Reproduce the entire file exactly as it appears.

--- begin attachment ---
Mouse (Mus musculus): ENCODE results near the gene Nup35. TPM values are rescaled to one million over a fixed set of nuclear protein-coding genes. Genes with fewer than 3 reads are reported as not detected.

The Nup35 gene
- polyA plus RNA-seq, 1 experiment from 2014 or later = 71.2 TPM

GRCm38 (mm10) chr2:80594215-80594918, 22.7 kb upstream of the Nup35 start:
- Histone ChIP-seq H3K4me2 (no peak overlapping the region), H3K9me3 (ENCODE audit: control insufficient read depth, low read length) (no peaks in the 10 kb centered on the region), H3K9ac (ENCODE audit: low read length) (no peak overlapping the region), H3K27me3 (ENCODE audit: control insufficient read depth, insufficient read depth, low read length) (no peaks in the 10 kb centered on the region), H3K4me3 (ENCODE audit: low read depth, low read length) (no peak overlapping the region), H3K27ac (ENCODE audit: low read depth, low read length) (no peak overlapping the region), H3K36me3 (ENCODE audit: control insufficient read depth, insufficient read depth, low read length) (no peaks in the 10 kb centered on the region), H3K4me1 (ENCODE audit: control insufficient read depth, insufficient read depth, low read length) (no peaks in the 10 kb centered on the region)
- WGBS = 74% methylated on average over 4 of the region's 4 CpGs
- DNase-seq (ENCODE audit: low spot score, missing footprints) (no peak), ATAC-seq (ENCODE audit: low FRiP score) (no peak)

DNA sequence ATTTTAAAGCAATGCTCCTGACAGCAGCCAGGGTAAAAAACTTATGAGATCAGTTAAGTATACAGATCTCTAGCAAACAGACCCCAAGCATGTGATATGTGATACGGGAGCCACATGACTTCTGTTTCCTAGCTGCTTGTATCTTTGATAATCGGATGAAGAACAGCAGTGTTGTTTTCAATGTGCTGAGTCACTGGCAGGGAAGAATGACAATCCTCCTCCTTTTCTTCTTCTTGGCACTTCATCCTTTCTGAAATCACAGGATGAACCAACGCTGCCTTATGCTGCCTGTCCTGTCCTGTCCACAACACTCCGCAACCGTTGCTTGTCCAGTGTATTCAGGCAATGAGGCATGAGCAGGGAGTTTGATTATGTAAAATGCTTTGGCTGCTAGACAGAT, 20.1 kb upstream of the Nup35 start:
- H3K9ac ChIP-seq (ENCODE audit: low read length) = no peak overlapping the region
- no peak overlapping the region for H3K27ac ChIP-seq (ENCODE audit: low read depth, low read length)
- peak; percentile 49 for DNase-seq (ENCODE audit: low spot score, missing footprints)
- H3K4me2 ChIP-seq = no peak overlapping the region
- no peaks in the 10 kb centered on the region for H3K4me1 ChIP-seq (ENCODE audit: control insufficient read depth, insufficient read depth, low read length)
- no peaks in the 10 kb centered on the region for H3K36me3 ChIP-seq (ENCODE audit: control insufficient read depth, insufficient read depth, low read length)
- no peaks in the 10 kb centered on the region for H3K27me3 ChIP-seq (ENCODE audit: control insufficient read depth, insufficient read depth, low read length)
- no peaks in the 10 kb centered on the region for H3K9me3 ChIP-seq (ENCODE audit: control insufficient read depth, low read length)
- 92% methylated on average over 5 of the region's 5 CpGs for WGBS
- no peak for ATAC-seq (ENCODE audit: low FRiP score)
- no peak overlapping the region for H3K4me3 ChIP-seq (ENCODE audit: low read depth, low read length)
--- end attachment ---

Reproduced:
Mouse (Mus musculus): ENCODE results near the gene Nup35. TPM values are rescaled to one million over a fixed set of nuclear protein-coding genes. Genes with fewer than 3 reads are reported as not detected.

The Nup35 gene
- polyA plus RNA-seq, 1 experiment from 2014 or later = 71.2 TPM

GRCm38 (mm10) chr2:80594215-80594918, 22.7 kb upstream of the Nup35 start:
- Histone ChIP-seq H3K4me2 (no peak overlapping the region), H3K9me3 (ENCODE audit: control insufficient read depth, low read length) (no peaks in the 10 kb centered on the region), H3K9ac (ENCODE audit: low read length) (no peak overlapping the region), H3K27me3 (ENCODE audit: control insufficient read depth, insufficient read depth, low read length) (no peaks in the 10 kb centered on the region), H3K4me3 (ENCODE audit: low read depth, low read length) (no peak overlapping the region), H3K27ac (ENCODE audit: low read depth, low read length) (no peak overlapping the region), H3K36me3 (ENCODE audit: control insufficient read depth, insufficient read depth, low read length) (no peaks in the 10 kb centered on the region), H3K4me1 (ENCODE audit: control insufficient read depth, insufficient read depth, low read length) (no peaks in the 10 kb centered on the region)
- WGBS = 74% methylated on average over 4 of the region's 4 CpGs
- DNase-seq (ENCODE audit: low spot score, missing footprints) (no peak), ATAC-seq (ENCODE audit: low FRiP score) (no peak)

DNA sequence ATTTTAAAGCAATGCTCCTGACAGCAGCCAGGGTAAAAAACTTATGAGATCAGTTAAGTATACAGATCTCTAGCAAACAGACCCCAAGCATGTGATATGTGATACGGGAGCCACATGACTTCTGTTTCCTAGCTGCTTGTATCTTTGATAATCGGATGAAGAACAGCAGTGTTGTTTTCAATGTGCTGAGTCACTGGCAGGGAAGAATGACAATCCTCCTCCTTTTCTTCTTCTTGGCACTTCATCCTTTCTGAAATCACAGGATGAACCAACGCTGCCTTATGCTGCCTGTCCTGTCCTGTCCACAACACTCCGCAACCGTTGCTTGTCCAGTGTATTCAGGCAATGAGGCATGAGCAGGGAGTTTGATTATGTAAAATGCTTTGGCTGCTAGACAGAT, 20.1 kb upstream of the Nup35 start:
- H3K9ac ChIP-seq (ENCODE audit: low read length) = no peak overlapping the region
- no peak overlapping the region for H3K27ac ChIP-seq (ENCODE audit: low read depth, low read length)
- peak; percentile 49 for DNase-seq (ENCODE audit: low spot score, missing footprints)
- H3K4me2 ChIP-seq = no peak overlapping the region
- no peaks in the 10 kb centered on the region for H3K4me1 ChIP-seq (ENCODE audit: control insufficient read depth, insufficient read depth, low read length)
- no peaks in the 10 kb centered on the region for H3K36me3 ChIP-seq (ENCODE audit: control insufficient read depth, insufficient read depth, low read length)
- no peaks in the 10 kb centered on the region for H3K27me3 ChIP-seq (ENCODE audit: control insufficient read depth, insufficient read depth, low read length)
- no peaks in the 10 kb centered on the region for H3K9me3 ChIP-seq (ENCODE audit: control insufficient read depth, low read length)
- 92% methylated on average over 5 of the region's 5 CpGs for WGBS
- no peak for ATAC-seq (ENCODE audit: low FRiP score)
- no peak overlapping the region for H3K4me3 ChIP-seq (ENCODE audit: low read depth, low read length)